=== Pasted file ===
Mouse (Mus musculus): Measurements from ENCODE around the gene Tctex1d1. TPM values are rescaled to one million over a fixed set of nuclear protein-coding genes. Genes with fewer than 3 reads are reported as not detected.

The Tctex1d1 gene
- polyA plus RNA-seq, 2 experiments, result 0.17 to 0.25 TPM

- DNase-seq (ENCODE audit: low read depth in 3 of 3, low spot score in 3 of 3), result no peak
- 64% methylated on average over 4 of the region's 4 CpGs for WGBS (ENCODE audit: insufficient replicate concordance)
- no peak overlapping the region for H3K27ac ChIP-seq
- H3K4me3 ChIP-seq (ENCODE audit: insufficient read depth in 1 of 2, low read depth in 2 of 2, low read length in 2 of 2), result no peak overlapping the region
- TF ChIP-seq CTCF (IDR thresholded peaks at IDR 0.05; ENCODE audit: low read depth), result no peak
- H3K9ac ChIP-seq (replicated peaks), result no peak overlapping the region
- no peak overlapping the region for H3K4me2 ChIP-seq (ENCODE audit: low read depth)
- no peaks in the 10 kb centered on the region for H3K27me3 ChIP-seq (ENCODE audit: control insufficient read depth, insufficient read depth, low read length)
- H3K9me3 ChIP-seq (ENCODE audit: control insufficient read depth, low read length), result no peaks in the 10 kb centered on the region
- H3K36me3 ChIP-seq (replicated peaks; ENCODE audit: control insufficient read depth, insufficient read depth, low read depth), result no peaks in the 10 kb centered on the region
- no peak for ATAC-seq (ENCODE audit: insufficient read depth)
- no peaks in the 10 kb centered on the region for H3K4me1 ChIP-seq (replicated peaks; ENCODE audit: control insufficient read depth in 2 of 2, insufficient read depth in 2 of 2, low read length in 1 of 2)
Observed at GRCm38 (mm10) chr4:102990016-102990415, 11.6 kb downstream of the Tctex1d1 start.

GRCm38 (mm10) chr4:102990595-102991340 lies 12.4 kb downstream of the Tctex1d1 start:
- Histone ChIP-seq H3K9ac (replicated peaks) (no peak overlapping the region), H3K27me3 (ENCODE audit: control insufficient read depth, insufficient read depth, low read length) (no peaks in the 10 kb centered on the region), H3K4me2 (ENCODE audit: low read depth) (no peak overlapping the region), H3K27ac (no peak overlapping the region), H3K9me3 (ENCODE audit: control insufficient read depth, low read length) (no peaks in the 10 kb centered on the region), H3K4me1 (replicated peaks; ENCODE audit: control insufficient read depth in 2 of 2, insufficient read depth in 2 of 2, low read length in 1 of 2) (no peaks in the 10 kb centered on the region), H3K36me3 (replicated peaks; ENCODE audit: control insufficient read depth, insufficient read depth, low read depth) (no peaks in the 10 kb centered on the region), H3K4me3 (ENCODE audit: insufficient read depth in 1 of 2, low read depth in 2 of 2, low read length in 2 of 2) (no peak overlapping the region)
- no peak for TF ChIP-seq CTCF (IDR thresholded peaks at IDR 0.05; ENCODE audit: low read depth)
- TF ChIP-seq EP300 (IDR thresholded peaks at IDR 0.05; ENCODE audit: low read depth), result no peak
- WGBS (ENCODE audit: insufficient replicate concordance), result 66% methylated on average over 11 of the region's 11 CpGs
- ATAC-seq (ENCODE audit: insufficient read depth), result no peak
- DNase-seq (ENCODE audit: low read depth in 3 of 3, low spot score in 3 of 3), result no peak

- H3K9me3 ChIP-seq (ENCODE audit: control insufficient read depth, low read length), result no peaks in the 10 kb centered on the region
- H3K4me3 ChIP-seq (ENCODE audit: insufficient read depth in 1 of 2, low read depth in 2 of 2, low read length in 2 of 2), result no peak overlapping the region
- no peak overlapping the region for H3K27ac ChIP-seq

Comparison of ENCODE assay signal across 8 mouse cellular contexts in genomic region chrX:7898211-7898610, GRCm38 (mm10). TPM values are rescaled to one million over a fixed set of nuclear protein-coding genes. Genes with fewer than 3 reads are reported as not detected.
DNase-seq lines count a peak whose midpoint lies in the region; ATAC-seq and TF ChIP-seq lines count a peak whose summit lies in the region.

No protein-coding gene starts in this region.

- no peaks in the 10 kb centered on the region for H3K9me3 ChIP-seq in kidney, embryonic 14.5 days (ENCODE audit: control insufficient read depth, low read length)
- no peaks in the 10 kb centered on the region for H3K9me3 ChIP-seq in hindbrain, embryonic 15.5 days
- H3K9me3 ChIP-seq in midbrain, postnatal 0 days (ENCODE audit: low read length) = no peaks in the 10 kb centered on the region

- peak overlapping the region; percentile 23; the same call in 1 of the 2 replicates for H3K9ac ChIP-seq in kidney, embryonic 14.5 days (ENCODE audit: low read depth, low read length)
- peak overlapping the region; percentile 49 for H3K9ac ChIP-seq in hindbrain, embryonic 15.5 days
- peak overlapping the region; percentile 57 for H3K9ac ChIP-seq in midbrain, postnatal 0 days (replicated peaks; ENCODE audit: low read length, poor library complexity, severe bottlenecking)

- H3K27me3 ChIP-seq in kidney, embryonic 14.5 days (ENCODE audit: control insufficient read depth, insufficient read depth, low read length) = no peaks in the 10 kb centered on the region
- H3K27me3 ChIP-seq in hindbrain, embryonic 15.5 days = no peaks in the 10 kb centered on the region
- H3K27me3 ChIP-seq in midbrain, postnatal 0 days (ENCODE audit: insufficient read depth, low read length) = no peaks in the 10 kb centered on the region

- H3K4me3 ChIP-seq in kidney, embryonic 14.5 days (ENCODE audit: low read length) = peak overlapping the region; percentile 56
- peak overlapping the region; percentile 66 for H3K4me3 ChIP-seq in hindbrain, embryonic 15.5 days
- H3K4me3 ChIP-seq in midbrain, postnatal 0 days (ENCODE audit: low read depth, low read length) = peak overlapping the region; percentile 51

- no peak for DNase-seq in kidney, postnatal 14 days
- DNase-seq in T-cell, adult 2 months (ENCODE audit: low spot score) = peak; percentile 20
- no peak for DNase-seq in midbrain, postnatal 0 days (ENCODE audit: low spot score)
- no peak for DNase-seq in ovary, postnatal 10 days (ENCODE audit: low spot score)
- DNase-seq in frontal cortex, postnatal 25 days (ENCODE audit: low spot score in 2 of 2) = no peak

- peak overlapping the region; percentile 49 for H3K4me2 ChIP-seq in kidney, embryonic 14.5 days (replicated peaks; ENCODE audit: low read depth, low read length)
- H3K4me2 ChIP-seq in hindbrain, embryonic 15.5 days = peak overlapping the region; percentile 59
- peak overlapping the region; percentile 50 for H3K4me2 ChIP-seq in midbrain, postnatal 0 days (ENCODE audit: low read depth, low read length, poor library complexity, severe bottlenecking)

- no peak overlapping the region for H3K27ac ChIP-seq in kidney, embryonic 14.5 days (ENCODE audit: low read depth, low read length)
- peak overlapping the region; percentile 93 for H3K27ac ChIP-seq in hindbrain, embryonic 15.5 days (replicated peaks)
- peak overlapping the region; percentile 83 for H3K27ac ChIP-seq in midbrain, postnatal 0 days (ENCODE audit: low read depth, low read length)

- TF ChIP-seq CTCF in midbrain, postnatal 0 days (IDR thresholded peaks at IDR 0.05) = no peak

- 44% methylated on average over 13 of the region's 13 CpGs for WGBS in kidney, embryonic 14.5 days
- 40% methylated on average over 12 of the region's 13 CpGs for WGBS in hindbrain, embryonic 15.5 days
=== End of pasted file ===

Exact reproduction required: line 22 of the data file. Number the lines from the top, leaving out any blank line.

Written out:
- ATAC-seq (ENCODE audit: insufficient read depth), result no peak